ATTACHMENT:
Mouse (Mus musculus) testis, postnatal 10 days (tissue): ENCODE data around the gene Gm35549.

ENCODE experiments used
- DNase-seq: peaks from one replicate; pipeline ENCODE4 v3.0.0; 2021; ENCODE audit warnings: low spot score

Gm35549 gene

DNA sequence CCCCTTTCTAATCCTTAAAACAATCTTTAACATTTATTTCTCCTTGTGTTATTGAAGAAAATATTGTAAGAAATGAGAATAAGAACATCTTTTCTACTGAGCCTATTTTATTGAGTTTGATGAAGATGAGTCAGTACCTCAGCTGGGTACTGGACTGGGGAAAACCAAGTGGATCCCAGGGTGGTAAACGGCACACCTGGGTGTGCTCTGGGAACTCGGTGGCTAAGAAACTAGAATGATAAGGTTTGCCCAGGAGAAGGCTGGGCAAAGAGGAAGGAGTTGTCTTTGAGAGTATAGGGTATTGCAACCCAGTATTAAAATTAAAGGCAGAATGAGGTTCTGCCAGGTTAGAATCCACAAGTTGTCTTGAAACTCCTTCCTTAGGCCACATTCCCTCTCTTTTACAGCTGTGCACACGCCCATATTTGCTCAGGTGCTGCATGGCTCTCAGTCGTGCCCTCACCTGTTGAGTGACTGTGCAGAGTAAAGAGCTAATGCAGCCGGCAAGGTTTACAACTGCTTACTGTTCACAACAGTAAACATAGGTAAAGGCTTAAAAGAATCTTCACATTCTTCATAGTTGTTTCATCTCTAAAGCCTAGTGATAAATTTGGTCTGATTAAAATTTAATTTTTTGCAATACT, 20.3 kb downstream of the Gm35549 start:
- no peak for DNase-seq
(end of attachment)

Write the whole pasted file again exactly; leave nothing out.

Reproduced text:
Mouse (Mus musculus) testis, postnatal 10 days (tissue): ENCODE data around the gene Gm35549.

ENCODE experiments used
- DNase-seq: peaks from one replicate; pipeline ENCODE4 v3.0.0; 2021; ENCODE audit warnings: low spot score

Gm35549 gene

DNA sequence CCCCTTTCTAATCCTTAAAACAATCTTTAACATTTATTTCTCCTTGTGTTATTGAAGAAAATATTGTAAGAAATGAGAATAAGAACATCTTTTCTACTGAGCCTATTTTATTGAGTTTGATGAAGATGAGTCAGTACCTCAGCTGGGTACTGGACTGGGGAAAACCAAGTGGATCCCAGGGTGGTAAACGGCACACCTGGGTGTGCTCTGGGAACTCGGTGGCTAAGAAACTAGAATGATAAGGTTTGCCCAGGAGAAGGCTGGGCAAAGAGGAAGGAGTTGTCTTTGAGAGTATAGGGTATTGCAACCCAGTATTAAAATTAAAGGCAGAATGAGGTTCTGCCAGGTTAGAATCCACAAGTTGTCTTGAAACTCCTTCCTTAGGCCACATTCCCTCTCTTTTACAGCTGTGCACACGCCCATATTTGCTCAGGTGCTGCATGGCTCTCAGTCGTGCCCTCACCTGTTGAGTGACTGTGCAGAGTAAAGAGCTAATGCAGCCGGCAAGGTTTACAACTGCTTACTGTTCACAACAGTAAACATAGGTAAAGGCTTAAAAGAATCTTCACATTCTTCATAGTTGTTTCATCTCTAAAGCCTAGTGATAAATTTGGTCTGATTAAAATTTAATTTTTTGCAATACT, 20.3 kb downstream of the Gm35549 start:
- no peak for DNase-seq